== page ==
I recently had someone say to me that they thought of criminal defence work like ‘drain cleaning’ – a horrible job but someone has to do it! I like to think that I managed to persuade him that actually it was an extremely fulfilling job but he was right about one thing; someone does have to do it.
The legal system in England and Wales is adversarial in nature; meaning that both prosecution and defence have a lawyer who go head-to-head in court. The idea is that both fight as hard as they can ensuring a fair trial for the defendant and that if they are convicted, the conviction is safe. In times of austerity it has become increasingly hard for all parties involved in the criminal process to perform these functions to the best of their ability, but obviously the cost of a mistake for the individuals concerned, can be huge.
The most common question that people ask is me is how can I defend someone I think is guilty? I always tell them about a real case that I had in Southampton many years ago. A man had been arrested for dealing drugs to an undercover police officer. His DNA had been found on the wrap of drugs and this had led the police to arrest the man at his home address in London. He told me that he had not committed the crime and knew nothing about it. I explained the implications of DNA evidence but he remained adamant. I did not believe he was innocent but I continued to represent him. It was some time later, whilst he was in prison awaiting trial, that we discovered the DNA samples had been mixed up and he had in fact been telling the truth all along. It has stuck with me throughout my career as an example of how irrelevant my personal belief can be.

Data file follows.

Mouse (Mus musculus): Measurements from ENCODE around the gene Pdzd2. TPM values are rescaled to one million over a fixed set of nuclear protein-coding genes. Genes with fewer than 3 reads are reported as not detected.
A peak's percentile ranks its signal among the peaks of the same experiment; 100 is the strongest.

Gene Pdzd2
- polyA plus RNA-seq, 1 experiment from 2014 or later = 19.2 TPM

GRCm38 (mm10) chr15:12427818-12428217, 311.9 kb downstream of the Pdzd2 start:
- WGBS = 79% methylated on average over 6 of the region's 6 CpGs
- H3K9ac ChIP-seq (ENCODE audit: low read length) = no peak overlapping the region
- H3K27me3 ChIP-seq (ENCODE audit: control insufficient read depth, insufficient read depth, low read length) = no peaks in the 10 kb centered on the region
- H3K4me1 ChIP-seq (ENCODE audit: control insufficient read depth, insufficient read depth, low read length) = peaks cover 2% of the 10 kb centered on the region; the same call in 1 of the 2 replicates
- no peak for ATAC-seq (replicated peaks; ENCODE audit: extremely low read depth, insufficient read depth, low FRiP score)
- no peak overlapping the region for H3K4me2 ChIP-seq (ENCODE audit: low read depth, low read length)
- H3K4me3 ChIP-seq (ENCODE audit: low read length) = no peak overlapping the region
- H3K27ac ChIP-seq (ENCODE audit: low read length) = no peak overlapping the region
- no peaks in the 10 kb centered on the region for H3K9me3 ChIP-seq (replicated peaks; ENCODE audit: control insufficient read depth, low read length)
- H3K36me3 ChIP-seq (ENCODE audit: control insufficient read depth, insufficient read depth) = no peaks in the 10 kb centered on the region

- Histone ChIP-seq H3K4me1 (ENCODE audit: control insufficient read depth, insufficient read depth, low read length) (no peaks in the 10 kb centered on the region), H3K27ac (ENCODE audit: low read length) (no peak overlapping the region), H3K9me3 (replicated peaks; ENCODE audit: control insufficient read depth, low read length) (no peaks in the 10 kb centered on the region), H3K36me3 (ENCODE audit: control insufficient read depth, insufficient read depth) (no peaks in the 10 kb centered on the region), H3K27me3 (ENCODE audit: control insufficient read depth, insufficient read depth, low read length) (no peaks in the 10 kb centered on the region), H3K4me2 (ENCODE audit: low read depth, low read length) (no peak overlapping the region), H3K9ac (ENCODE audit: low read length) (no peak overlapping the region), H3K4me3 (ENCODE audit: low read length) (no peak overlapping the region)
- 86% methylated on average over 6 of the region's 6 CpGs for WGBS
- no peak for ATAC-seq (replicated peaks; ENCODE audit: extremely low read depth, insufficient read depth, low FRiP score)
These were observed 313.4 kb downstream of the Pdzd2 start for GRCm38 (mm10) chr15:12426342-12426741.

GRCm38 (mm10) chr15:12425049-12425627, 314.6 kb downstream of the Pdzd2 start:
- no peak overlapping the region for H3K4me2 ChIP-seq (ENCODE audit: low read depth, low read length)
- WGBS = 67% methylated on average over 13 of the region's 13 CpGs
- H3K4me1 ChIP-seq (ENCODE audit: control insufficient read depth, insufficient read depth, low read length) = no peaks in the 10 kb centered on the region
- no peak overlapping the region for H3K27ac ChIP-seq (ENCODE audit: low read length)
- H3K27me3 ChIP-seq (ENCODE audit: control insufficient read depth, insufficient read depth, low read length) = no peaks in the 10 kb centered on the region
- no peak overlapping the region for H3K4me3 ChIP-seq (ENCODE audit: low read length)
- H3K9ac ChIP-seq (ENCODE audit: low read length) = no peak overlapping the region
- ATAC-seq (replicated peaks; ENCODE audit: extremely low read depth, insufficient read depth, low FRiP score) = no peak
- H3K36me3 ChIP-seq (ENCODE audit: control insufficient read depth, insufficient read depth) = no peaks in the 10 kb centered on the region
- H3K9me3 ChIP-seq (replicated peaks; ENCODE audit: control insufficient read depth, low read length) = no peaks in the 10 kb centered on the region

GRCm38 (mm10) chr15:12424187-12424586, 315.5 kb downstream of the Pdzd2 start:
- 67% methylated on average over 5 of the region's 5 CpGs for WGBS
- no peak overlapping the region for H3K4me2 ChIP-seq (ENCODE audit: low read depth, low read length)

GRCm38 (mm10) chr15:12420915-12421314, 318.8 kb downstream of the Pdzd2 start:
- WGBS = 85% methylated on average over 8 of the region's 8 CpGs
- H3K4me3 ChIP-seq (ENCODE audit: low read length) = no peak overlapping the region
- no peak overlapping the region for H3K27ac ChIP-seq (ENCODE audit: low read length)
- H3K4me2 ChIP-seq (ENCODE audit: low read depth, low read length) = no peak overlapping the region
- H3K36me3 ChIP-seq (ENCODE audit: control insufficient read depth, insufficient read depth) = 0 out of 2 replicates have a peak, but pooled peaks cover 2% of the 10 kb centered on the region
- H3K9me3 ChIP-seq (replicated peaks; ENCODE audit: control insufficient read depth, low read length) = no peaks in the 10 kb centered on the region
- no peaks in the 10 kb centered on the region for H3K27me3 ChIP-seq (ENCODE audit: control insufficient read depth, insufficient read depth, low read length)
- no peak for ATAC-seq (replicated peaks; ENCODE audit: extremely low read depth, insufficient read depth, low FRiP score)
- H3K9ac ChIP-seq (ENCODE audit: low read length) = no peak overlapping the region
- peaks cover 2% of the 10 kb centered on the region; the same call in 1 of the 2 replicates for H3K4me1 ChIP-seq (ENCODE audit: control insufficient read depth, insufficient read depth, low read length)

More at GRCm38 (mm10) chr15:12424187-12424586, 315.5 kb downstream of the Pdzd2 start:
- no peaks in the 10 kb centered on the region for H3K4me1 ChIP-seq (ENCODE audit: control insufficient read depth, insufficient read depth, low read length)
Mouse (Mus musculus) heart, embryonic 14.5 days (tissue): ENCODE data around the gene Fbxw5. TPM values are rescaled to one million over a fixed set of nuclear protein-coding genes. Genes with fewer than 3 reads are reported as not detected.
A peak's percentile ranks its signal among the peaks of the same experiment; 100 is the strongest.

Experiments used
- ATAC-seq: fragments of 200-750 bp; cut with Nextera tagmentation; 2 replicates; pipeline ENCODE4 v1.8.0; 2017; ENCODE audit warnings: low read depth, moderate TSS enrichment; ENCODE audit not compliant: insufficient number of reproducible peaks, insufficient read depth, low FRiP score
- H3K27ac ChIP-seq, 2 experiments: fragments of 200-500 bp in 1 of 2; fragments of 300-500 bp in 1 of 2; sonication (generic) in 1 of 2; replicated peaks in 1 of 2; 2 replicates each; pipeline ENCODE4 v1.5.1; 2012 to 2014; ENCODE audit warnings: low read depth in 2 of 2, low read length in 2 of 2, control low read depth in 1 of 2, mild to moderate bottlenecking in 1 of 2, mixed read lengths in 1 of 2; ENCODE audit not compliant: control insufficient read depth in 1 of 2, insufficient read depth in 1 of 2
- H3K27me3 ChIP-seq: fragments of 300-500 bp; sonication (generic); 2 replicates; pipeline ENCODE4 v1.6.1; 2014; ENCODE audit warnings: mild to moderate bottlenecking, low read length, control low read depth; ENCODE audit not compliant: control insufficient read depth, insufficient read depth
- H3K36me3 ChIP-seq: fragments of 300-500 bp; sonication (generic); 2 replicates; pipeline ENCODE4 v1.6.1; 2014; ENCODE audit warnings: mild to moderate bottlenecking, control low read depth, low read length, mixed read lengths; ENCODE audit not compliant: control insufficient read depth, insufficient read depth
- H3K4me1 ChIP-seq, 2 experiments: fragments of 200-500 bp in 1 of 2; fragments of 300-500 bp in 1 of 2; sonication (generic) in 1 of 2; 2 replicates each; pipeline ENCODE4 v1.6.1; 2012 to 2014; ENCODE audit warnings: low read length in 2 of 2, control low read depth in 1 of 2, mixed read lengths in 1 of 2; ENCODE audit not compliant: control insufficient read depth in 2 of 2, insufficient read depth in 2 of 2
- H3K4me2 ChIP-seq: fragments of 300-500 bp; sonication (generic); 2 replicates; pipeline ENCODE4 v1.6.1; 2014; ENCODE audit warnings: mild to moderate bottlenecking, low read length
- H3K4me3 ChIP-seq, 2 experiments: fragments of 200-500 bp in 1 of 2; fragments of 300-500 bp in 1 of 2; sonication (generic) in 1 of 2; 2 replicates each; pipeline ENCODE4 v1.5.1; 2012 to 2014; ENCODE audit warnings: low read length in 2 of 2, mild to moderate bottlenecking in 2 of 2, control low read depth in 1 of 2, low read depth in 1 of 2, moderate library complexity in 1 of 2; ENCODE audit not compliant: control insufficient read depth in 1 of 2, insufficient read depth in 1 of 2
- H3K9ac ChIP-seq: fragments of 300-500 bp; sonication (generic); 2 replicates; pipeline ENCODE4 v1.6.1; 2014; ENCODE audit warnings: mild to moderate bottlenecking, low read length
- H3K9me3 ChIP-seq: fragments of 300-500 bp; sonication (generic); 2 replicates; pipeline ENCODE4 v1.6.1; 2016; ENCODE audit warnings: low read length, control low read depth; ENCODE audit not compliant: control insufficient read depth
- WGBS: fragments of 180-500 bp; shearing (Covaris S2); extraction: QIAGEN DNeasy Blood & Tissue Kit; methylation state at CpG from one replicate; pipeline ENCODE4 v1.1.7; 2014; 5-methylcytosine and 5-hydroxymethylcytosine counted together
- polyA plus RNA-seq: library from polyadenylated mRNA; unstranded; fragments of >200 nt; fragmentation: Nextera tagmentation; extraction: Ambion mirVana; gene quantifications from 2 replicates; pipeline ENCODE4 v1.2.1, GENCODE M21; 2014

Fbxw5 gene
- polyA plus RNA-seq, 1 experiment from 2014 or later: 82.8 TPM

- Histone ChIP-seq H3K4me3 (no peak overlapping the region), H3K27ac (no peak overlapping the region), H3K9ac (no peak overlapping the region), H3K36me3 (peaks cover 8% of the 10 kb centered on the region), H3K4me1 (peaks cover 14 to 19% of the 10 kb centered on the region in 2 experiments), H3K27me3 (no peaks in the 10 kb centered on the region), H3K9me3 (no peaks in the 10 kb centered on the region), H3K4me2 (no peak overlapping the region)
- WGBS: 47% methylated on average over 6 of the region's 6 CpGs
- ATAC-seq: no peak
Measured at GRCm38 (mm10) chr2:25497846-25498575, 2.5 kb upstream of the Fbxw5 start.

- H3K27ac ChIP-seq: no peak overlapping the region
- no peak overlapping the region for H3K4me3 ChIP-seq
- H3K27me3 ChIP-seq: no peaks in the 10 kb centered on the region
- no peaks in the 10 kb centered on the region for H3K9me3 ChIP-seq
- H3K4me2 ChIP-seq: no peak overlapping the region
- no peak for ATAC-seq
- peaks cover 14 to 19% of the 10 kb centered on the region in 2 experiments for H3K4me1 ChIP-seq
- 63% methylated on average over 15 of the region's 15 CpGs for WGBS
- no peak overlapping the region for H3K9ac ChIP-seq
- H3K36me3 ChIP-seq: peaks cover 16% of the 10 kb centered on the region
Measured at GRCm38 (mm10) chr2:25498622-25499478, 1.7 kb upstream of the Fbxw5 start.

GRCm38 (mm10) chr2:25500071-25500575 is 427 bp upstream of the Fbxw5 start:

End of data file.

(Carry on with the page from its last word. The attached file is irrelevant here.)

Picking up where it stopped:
An average week in this job can have you reviewing the evidence for a robbery trial at the Crown Court, representing someone pleading guilty to drink driving, applying for bail in a drugs case, etc. This job brings you into contact with all walks of life and hearing about some people’s backgrounds can be a truly humbling experience.
Not all the excitement takes place in court though, preparing someone’s defence frequently leads us to performing our own investigation in an attempt to challenge the prosecution case. This can be instructing our own forensic expert to consider a blood pattern, using a private detective to trace a witness and visiting scenes of crime. Reconstructing what took place can often prove vital in establishing someone’s innocence before a Court.
I meet with the Local Criminal Justice Board quarterly to share ideas and issues. Being part of the LCJB has given me a greater understanding of the departments and agencies that we work with every day and the importance of each of our roles in achieving justice for victims and defendants alike. With the huge impacts of austerity on the justice system, our work on the Board to improve efficiencies, coordinate efforts and understand the pressures that we must withstand, could not be more important.
Chloe Jay, Solicitor Advocate and Partner, Shentons Solicitors and Mediators